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GENERAL CONSIDERATIONS

Respiratory alkalosis occurs when hyperventilation reduces the PCO2, increasing serum pH. The most common cause of respiratory alkalosis is hyperventilation syndrome (Table 21–16), but bacterial septicemia and cirrhosis are other common causes. In pregnancy, progesterone stimulates the respiratory center, producing an average PCO2 of 30 mm Hg and respiratory alkalosis. Symptoms of acute respiratory alkalosis are related to decreased cerebral blood flow induced by the disorder.

Table 21–16.Causes of respiratory alkalosis.

Determination of appropriate metabolic compensation may reveal an associated metabolic disorder (see Mixed Acid-Base Disorders).

As in respiratory acidosis, the metabolic compensation is greater if the respiratory alkalosis is chronic (see Table 21–11). Although serum HCO3 is frequently less than 15 mEq/L in metabolic acidosis, such a low level in respiratory alkalosis is unusual and may represent a concomitant primary metabolic acidosis.

CLINICAL FINDINGS

A. Symptoms and Signs

In acute cases (hyperventilation), there is light-headedness, anxiety, perioral numbness, and paresthesias. Tetany occurs from a low ionized calcium, since severe alkalosis increases calcium binding to albumin.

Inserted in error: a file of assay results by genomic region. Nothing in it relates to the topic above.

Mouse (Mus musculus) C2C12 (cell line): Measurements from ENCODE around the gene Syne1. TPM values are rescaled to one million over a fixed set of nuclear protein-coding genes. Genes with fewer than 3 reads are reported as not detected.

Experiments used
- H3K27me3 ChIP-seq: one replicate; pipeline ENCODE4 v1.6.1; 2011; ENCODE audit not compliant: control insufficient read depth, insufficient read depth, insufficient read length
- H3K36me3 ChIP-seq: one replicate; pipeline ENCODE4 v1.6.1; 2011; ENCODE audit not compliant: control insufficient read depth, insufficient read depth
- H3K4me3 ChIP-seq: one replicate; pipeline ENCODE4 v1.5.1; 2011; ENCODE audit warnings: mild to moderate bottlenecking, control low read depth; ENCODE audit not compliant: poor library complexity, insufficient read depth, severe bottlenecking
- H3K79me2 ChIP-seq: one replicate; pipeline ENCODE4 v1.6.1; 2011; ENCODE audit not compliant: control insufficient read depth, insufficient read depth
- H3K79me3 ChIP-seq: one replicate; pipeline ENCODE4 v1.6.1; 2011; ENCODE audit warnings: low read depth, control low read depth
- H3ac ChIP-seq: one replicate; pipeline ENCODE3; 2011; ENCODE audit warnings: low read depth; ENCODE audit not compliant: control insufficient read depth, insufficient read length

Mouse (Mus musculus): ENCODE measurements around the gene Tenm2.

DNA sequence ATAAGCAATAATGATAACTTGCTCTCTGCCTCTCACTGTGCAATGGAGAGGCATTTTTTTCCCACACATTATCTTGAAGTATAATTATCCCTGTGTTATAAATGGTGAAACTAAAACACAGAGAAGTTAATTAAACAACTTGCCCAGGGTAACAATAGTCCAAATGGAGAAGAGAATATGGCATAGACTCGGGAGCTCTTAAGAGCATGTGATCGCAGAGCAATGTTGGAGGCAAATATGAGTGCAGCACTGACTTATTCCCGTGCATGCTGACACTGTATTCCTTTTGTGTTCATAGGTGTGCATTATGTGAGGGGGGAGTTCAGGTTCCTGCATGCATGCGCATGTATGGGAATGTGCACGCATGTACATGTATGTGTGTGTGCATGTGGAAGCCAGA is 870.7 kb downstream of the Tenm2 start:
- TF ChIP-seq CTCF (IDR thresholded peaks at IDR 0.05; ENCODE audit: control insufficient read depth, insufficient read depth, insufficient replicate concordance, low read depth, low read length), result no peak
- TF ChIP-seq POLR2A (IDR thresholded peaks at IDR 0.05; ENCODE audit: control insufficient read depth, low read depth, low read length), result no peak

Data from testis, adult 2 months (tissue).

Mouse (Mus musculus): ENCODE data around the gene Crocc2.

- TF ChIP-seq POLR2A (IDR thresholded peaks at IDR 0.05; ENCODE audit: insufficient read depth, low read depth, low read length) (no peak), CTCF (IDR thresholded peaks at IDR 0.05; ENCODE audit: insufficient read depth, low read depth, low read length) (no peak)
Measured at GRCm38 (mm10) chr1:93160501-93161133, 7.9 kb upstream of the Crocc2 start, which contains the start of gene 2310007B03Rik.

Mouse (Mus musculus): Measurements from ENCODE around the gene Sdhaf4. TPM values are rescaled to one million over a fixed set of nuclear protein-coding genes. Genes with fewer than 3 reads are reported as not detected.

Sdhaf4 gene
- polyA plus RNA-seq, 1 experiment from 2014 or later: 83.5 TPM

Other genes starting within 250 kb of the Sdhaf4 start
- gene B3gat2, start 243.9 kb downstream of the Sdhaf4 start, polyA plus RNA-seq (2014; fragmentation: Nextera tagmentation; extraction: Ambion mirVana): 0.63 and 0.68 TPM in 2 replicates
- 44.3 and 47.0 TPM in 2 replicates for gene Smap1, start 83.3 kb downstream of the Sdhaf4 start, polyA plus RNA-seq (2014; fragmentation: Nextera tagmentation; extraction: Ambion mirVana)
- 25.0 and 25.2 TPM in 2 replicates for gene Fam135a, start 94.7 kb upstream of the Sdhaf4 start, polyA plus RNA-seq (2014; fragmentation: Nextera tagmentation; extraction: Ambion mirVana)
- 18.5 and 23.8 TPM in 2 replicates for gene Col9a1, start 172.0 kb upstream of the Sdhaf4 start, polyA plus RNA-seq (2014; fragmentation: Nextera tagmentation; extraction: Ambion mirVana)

B. Laboratory Findings

Arterial blood pH is elevated, and PCO2 is low. Serum bicarbonate is decreased in chronic respiratory alkalosis.

TREATMENT

Treatment is directed toward the underlying cause. In acute hyperventilation syndrome from anxiety, the traditional treatment of breathing into a paper bag should be discouraged because it does not correct PCO2 and may decrease PO2. Reassurance may be sufficient for the anxious patient, but sedation may be necessary if the process persists. Hyperventilation is usually self-limited since muscle weakness caused by the respiratory alkalemia will suppress ventilation. Rapid correction of chronic respiratory alkalosis may result in metabolic acidosis as PCO2 is increased with a previous compensatory decrease in HCO3. The severity of hypocapnia in critically ill patients has been associated with adverse outcomes.

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Batlle  D  et al. Metabolic acidosis or respiratory alkalosis? Evaluation of a low plasma bicarbonate using the urine anion gap. Am J Kidney Dis. 2017 Sep;70(3):440–4.
[PubMed: 28599903]
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Palmer  BF. Evaluation and treatment of ...

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